If there was ever a time to bring to the forefront, the implications of Skepticism, Doubt, Denial, as they pertain to the issue of climate change, this would be it. Consider the horrific weather patterns that we face today, all around the world.
Turmoil abounds, which is normally when people start looking at things a little bit differently. Religion is questioned. Governments are questioned. People begin to delve into issues a bit more, and what they come back with is that the answers don’t make sense. Who is telling us the truth? How do we know? And if we can’t figure out fact from fiction, many of us tend to go into a state of denial.
Change can be scary. Truth can debunk religious beliefs. Anti-establishment beliefs can result in being labeled an anarchist. What is one to do, especially when the issue revolves around the topic of climate change? Maybe it’s simply an inconvenience of truth, or it simply goes against former teachings. In any case, if you have been interested in hearing more about the topic, delivered by three different historians with different points of view, then it’s time that you attend the upcoming Science & Art Cabaret.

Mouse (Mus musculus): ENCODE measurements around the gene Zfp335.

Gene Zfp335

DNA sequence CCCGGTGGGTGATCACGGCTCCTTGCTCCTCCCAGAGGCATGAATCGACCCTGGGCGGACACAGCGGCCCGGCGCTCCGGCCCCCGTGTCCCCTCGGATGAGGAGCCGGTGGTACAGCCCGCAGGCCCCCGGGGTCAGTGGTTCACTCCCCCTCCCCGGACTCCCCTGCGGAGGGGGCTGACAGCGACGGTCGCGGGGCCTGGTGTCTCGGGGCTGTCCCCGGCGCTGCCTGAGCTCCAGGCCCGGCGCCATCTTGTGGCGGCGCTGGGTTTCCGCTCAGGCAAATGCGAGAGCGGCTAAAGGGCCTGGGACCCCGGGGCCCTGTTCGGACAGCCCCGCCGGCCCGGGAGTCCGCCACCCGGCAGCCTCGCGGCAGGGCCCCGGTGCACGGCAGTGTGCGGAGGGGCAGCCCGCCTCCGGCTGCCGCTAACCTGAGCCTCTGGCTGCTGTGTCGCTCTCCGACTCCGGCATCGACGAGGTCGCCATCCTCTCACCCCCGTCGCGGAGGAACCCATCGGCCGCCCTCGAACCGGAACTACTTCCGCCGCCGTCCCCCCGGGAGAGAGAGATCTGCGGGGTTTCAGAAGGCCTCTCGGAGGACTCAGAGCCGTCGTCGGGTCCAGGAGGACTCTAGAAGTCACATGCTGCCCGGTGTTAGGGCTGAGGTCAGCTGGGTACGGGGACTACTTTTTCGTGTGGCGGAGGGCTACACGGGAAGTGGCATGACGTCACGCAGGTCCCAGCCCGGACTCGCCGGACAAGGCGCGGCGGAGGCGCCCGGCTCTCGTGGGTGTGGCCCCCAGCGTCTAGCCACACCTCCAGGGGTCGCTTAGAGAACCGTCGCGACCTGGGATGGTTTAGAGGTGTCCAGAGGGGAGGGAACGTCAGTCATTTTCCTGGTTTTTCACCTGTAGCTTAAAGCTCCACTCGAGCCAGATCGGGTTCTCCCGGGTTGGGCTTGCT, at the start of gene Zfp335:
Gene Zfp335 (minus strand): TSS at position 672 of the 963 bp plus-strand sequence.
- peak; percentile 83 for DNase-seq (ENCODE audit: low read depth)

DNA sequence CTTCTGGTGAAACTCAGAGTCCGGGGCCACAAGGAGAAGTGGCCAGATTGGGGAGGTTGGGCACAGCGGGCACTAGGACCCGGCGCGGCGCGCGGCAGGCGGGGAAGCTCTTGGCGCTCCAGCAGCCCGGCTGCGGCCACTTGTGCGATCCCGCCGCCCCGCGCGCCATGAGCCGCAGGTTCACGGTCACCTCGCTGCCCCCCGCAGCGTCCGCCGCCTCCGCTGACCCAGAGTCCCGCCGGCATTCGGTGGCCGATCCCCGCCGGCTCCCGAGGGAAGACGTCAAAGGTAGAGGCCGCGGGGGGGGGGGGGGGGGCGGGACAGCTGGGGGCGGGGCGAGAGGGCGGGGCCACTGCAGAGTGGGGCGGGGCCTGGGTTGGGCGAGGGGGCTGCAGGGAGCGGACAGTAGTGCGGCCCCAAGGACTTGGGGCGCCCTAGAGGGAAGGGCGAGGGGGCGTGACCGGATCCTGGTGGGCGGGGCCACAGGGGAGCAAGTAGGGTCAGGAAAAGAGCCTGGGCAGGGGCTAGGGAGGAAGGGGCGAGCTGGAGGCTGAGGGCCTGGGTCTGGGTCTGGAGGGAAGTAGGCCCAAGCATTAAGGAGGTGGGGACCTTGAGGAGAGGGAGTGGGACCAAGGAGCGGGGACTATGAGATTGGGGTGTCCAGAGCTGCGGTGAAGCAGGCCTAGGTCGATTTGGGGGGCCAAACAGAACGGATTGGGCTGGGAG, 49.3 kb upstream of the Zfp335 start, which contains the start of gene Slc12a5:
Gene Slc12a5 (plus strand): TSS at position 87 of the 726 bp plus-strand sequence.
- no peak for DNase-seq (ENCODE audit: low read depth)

Hallwalls, Buffalo Museum of Science, Technē Institute, and UB College of Arts & Sciences present Science & Art Cabaret 18.0: Skepticism, Doubt, Denial
Wednesday, April 13, 2016 | 7pm | The Ninth Ward @ Babeville | 341 Delaware Avenue
Admission is FREE. Cash bar.
The three speakers are:
- Bruce Adams, who is an artist, atheist, writer, former high school art teach and (further back) a former working magician will speak on “How I Became A Skeptic (and learned to annoy people).
- Jason Briner, Associate Professor of Geology, has been invited about the subject that prompted this discussion and address the gigantic and existential topic of climate change.
- David Persons, a former Anglican minister, will talk about doubt and disbelief in religion, explaining “”Throughout my life’s journey, doubt and disbelief often cost me friends but the hunger for peace and freedom was worth it. Doubt is essential for true religion and all perceptions of life. In the end, we walk by faith and not sight.”
The speakers will address the issues of climate change as they pertain to intellectual, scientific, and artistic values.
Quirky, intellectual and fun, the cabaret is an ongoing collaborative program between Hallwalls Contemporary Arts Center, UB and the Buffalo Museum of Science. Individual “cabarets” are held several times a year, with each bringing together an unusual mishmash of speakers from divergent fields to talk about a common theme. The event series is supported by the Technē Institute for Arts and Emerging Technologies in the UB College of Arts and Sciences.